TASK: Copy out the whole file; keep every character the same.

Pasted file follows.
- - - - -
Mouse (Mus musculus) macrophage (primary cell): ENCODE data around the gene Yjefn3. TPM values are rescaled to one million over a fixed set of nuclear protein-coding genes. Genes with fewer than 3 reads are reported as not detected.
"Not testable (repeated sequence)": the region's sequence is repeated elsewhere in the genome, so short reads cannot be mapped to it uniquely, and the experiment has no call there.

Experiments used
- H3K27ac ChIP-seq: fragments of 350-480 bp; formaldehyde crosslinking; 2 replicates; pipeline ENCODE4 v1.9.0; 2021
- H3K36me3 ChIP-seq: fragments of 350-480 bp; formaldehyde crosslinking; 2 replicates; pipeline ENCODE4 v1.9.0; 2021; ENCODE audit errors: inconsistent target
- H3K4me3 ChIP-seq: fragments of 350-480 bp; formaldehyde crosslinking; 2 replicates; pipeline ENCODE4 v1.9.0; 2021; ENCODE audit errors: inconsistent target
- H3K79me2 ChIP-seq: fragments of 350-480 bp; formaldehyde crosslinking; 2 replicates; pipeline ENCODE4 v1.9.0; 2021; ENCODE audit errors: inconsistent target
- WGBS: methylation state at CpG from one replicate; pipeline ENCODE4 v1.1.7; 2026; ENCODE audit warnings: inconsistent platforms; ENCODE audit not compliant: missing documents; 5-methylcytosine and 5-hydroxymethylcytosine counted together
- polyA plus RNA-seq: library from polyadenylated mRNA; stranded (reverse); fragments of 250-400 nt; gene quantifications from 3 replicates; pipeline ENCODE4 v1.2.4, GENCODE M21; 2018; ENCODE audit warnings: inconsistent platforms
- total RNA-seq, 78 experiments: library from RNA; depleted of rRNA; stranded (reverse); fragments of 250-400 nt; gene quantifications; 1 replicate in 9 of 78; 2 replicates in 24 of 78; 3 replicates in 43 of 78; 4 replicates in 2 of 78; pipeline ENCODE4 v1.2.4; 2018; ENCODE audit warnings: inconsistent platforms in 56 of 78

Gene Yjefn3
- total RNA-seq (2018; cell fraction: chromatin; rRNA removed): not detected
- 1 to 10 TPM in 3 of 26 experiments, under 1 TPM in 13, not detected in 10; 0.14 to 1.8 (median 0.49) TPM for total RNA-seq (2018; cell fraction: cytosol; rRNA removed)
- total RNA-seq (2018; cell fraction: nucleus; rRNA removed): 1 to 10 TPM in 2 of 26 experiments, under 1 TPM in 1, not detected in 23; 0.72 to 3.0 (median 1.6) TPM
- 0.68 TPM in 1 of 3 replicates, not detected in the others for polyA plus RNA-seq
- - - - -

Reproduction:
Mouse (Mus musculus) macrophage (primary cell): ENCODE data around the gene Yjefn3. TPM values are rescaled to one million over a fixed set of nuclear protein-coding genes. Genes with fewer than 3 reads are reported as not detected.
"Not testable (repeated sequence)": the region's sequence is repeated elsewhere in the genome, so short reads cannot be mapped to it uniquely, and the experiment has no call there.

Experiments used
- H3K27ac ChIP-seq: fragments of 350-480 bp; formaldehyde crosslinking; 2 replicates; pipeline ENCODE4 v1.9.0; 2021
- H3K36me3 ChIP-seq: fragments of 350-480 bp; formaldehyde crosslinking; 2 replicates; pipeline ENCODE4 v1.9.0; 2021; ENCODE audit errors: inconsistent target
- H3K4me3 ChIP-seq: fragments of 350-480 bp; formaldehyde crosslinking; 2 replicates; pipeline ENCODE4 v1.9.0; 2021; ENCODE audit errors: inconsistent target
- H3K79me2 ChIP-seq: fragments of 350-480 bp; formaldehyde crosslinking; 2 replicates; pipeline ENCODE4 v1.9.0; 2021; ENCODE audit errors: inconsistent target
- WGBS: methylation state at CpG from one replicate; pipeline ENCODE4 v1.1.7; 2026; ENCODE audit warnings: inconsistent platforms; ENCODE audit not compliant: missing documents; 5-methylcytosine and 5-hydroxymethylcytosine counted together
- polyA plus RNA-seq: library from polyadenylated mRNA; stranded (reverse); fragments of 250-400 nt; gene quantifications from 3 replicates; pipeline ENCODE4 v1.2.4, GENCODE M21; 2018; ENCODE audit warnings: inconsistent platforms
- total RNA-seq, 78 experiments: library from RNA; depleted of rRNA; stranded (reverse); fragments of 250-400 nt; gene quantifications; 1 replicate in 9 of 78; 2 replicates in 24 of 78; 3 replicates in 43 of 78; 4 replicates in 2 of 78; pipeline ENCODE4 v1.2.4; 2018; ENCODE audit warnings: inconsistent platforms in 56 of 78

Gene Yjefn3
- total RNA-seq (2018; cell fraction: chromatin; rRNA removed): not detected
- 1 to 10 TPM in 3 of 26 experiments, under 1 TPM in 13, not detected in 10; 0.14 to 1.8 (median 0.49) TPM for total RNA-seq (2018; cell fraction: cytosol; rRNA removed)
- total RNA-seq (2018; cell fraction: nucleus; rRNA removed): 1 to 10 TPM in 2 of 26 experiments, under 1 TPM in 1, not detected in 23; 0.72 to 3.0 (median 1.6) TPM
- 0.68 TPM in 1 of 3 replicates, not detected in the others for polyA plus RNA-seq